Knowledge Representation and Reasoning Research Publications

2019

Britz K, Casini G, Meyer T, Varzinczak I. A KLM Perspective on Defeasible Reasoning for Description Logics. In: Description Logic, Theory Combination, And All That. Switzerland: Springer; 2019. doi:https://doi.org/10.1007/978-3-030-22102-7 _ 7.

In this paper we present an approach to defeasible reasoning for the description logic ALC. The results discussed here are based on work done by Kraus, Lehmann and Magidor (KLM) on defeasible conditionals in the propositional case. We consider versions of a preferential semantics for two forms of defeasible subsumption, and link these semantic constructions formally to KLM-style syntactic properties via representation results. In addition to showing that the semantics is appropriate, these results pave the way for more effective decision procedures for defeasible reasoning in description logics. With the semantics of the defeasible version of ALC in place, we turn to the investigation of an appropriate form of defeasible entailment for this enriched version of ALC. This investigation includes an algorithm for the computation of a form of defeasible entailment known as rational closure in the propositional case. Importantly, the algorithm relies completely on classical entailment checks and shows that the computational complexity of reasoning over defeasible ontologies is no worse than that of the underlying classical ALC. Before concluding, we take a brief tour of some existing work on defeasible extensions of ALC that go beyond defeasible subsumption.

@inbook{240,
  author = {Katarina Britz and Giovanni Casini and Thomas Meyer and Ivan Varzinczak},
  title = {A KLM Perspective on Defeasible Reasoning for Description Logics},
  abstract = {In this paper we present an approach to defeasible reasoning for the description logic ALC. The results discussed here are based on work done by Kraus, Lehmann and Magidor (KLM) on defeasible conditionals in the propositional case. We consider versions of a preferential semantics for two forms of defeasible subsumption, and link these semantic constructions formally to KLM-style syntactic properties via representation results. In addition to showing that the semantics is appropriate, these results pave the way for more effective decision procedures for defeasible reasoning in description logics. With the semantics of the defeasible version of ALC in place, we turn to the investigation of an appropriate form of defeasible entailment for this enriched version of ALC. This investigation includes an algorithm for the computation of a form of defeasible entailment known as rational closure in the propositional case. Importantly, the algorithm relies completely on classical entailment checks and shows that the computational complexity of reasoning over defeasible ontologies is no worse than that of the underlying classical ALC. Before concluding, we take a brief tour of some existing work on defeasible extensions of ALC that go beyond defeasible subsumption.},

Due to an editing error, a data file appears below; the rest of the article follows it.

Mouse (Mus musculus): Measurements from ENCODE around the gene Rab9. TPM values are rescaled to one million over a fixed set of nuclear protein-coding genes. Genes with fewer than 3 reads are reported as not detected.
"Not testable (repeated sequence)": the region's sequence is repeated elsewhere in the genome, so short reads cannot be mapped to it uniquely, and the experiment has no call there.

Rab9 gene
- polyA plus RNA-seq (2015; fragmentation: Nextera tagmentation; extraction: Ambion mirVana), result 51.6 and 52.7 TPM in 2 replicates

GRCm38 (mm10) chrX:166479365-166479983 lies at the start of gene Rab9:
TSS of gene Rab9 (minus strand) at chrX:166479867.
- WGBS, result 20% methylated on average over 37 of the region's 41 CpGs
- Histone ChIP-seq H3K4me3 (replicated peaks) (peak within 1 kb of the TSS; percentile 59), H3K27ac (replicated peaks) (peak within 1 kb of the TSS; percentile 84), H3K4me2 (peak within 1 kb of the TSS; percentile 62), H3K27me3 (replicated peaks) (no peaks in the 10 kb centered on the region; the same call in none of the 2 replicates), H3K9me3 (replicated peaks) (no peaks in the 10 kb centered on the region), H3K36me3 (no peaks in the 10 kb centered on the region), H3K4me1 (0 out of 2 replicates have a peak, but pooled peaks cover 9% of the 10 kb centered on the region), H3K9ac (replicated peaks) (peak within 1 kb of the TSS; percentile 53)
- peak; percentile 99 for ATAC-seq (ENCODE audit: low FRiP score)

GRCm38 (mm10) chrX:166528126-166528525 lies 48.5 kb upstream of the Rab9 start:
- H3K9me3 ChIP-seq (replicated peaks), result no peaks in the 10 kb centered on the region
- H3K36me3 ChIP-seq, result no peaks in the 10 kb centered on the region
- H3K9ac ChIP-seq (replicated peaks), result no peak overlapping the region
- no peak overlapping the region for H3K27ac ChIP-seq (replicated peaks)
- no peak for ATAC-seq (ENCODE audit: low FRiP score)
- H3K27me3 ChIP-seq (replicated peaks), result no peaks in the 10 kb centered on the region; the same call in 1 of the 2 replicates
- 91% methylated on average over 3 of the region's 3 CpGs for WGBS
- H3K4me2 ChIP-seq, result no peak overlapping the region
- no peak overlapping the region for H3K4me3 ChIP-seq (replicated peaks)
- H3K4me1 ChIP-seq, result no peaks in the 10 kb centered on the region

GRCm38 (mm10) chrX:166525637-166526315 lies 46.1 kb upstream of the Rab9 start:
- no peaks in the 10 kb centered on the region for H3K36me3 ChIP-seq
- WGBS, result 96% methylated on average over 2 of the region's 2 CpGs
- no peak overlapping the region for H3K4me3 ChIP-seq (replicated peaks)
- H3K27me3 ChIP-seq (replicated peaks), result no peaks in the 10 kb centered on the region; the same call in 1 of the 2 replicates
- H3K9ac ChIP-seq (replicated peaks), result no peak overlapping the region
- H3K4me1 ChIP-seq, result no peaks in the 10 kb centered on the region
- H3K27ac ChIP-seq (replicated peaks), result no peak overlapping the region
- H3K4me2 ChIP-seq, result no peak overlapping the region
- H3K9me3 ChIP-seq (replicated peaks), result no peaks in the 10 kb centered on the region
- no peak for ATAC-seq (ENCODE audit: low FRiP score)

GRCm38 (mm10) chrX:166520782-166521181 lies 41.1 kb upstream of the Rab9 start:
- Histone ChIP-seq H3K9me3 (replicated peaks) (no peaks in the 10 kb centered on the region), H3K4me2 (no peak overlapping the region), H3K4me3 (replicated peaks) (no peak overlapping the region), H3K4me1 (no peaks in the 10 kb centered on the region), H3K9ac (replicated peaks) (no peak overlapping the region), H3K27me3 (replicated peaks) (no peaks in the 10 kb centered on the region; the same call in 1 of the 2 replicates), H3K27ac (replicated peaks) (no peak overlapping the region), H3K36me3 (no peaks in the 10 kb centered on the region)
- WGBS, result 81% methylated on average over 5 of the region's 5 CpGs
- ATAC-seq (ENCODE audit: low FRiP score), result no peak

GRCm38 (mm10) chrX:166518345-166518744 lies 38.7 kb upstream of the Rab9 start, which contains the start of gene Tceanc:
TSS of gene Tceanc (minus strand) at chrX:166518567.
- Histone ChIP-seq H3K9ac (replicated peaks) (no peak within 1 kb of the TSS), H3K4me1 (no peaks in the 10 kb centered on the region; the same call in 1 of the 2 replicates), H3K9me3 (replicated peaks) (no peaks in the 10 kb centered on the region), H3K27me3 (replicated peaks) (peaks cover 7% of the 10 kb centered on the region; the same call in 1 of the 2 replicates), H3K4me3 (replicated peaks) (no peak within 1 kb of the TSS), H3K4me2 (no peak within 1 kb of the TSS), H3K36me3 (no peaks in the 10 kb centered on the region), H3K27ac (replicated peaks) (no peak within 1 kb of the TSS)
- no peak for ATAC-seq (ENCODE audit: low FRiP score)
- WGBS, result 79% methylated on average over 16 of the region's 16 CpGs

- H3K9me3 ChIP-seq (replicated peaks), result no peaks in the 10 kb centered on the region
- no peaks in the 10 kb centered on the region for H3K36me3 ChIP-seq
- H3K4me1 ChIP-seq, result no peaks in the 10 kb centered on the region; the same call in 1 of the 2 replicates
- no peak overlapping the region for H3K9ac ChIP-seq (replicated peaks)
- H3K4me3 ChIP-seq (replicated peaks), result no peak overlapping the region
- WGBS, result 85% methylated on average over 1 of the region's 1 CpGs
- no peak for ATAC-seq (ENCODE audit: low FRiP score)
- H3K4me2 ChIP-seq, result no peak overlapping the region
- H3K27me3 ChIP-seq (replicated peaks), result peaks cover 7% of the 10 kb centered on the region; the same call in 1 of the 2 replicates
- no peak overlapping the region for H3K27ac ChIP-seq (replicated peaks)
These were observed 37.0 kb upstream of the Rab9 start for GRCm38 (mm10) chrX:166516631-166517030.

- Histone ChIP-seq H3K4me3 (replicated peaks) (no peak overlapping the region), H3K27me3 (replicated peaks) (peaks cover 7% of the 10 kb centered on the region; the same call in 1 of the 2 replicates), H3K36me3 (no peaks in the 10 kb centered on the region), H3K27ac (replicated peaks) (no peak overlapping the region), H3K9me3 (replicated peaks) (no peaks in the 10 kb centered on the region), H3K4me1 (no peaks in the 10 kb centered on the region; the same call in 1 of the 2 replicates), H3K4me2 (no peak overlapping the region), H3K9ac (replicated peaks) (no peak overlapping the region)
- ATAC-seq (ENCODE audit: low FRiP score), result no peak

year = {2019},
  journal = {Description Logic, Theory Combination, and All That},
  pages = {147–173},
  publisher = {Springer},
  address = {Switzerland},
  isbn = {978-3-030-22101-0},
  url = {https://link.springer.com/book/10.1007%2F978-3-030-22102-7},
  doi = {https://doi.org/10.1007/978-3-030-22102-7 _ 7},
}
Casini G, Meyer T, Varzinczak I. Taking Defeasible Entailment Beyond Rational Closure. European Conference on Logics in Artificial Intelligence. 2019. doi:https://doi.org/10.1007/978-3-030-19570-0 _ 12.

We present a systematic approach for extending the KLM framework for defeasible entailment. We first present a class of basic defeasible entailment relations, characterise it in three distinct ways and provide a high-level algorithm for computing it. This framework is then refined, with the refined version being characterised in a similar manner. We show that the two well-known forms of defeasible entailment, rational closure and lexicographic closure, fall within our refined framework, that rational closure is the most conservative of the defeasible entailment relations within the framework (with respect to subset inclusion), but that there are forms of defeasible entailment within our framework that are more “adventurous” than lexicographic closure.